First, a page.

I bought my first large motorcycle, a 1978 Norton Commando Mk.III from Tony Wilkins' shop in Market Harborough in September 1981, advertised in the Leicester Mercury at £975, with a ticket on of £975. When I said I was paying cash Mr Wilkins claimed that there had been a mistake in pricing the machine and it should have been £995. I started out with a thousand pounds and spent the other five pounds on petrol as the tank was nearly empty. No new MOT was offered, the one issued stated 20,000 miles and the speedometer reading was 700. I think I bought more than 12 litres for my remaining five pounds.
I was the fifth owner in three years. The machine came with a number plate from Norman Hunter's shop on Woodgate. I still have the machine. When I bought it, the lady who worked on the counter of Roy Woods in Hinckley (where I lived) told me it wouldn't last very long and I should have bought a Honda 750. This is the same lady who advised me to leave the broken parts of the cam chain inside my Honda CD 175 and fit a new chain. My Commando was fortunate to survive the mechanics at Tony Wilkins' shop but came with a very poor and ineffective front brake and a clutch which slipped and dragged. At least he fitted a new final drive chain.
I was advised to put a small amount of paraffin in my clutch and it does make the action easier.
When I finally took the engine apart in 1985 (because it would not tickover properly, even though I had fitted a single carburettor) I found a small, semi-circular piece of metal in the bottom of the crankcases. I thought that it was a woodruff key which may have fallen into the mouth of the crankcase when I had dismantled the engine. It was, however, a foot, a hardened part of a cam-follower, which had slipped off and been flicked by the camshaft into the sump. Someone had then welded another cam-follower foot into place without removing the one which had fallen off. I suppose practices like this would have been fairly widespread during those days.
The reason the motorcycle would not tickover became apparent; there were two lobes almost completely worn down on the camshaft so the valves were not opening correctly. Having looked at the camshaft recently, I am surprised the engine worked at all.
This time last year one of our elderly members (I'm the Chairman of the Northampton and Leicestershire branch of the Norton Owner's Club) telephoned me and said "Can you contact Reg Kilsby - he's selling some spare parts". It was true; Reg had reached the age of 72 and had decided to give up riding so he was selling his bikes and parts. I asked him which parts he had for sale and he mumbled about some bits and bobs and then told me that he had a tank for an Interstate Commando. I swear that I fell to my knees thinking "God has found me!"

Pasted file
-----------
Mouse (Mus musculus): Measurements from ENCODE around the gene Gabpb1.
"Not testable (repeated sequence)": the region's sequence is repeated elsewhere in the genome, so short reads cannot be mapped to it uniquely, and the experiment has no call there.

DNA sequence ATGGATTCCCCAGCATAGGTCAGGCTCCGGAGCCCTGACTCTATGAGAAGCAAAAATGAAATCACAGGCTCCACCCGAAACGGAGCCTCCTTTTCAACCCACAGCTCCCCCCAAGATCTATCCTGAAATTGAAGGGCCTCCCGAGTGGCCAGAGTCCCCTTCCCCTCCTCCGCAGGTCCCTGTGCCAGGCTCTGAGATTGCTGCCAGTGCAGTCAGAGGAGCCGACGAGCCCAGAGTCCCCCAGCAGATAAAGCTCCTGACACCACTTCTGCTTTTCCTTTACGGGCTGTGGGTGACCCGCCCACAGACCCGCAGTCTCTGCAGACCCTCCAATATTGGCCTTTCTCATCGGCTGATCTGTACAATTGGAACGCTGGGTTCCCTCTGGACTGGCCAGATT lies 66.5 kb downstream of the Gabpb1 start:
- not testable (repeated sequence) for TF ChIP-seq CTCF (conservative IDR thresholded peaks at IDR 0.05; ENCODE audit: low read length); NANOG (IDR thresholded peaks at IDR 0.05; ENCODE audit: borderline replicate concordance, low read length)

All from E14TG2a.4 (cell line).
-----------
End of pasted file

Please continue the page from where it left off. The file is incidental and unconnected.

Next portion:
I had sold my original, 5¼ gallon tank to Barry Lewin in 1985. He emigrated to Canada taking his bike and my old tank with him. I had bought a 6¼ gallon replacement tank in 1982 from RG motorcycles in Coalville. Around 1990 I found it had loose areas of metal around the front mounting studs. Every three years or so, or if I went over 4,000 rpm, the tank would leak in the area around the studs, straight onto the coils etc - very dangerous and embarassing. I could cure it by sticking the mounting rubbers on with Hylomar but eventually it would start leaking again, usually when I had filled it right up.
Anyway, back to Reg. I immediately offered him the sum which he suggested and then posted him a cheque the next day. When I turned up to collect the tank a week later he said that he hadn't cashed my cheque because when I saw the tank I probably wouldn't want it. But it was the correct one, tall and narrow, instead of the fat and wide one which I had put up with for 25 years. It was, however, very rusty. I took the tank away and then spent three months deciding which colour to have it sprayed, eventually opting for a blue which I seen on MG cars from around 2002. The sale of one record (a Verve 7inch by The Velvet Underground; White Light, White Heat) paid for the respray including side panels which I had bought many years before.
I should add that good condition Interstate tanks are incredibly hard to find; there's one on the Norvil site at the moment for £695. Anyway, I took the bike back to Reg's house in June to show him the paint job. He was very impressed and called his wife out to look. She came out of the house and said "Is that the same one? I told Reg to chuck it away because nobody would want it!"
Regarding the question of whether I love or loath my Norton; it wouldn't make any difference how much money you offered me, it's mine for life! Twenty nine years and three months and it just gets better each time I ride it.
Colin Cheney, former rider for Alpha Couriers/Jonen Shipping, with around 980,000 recorded miles.
Excellent reading, nostalgic. The woman at the counter in Roy Woods was Pearl, who is married to Frank Woods, one of Roy Woods sons. I know because I was a mechanic there throughout the 1970s.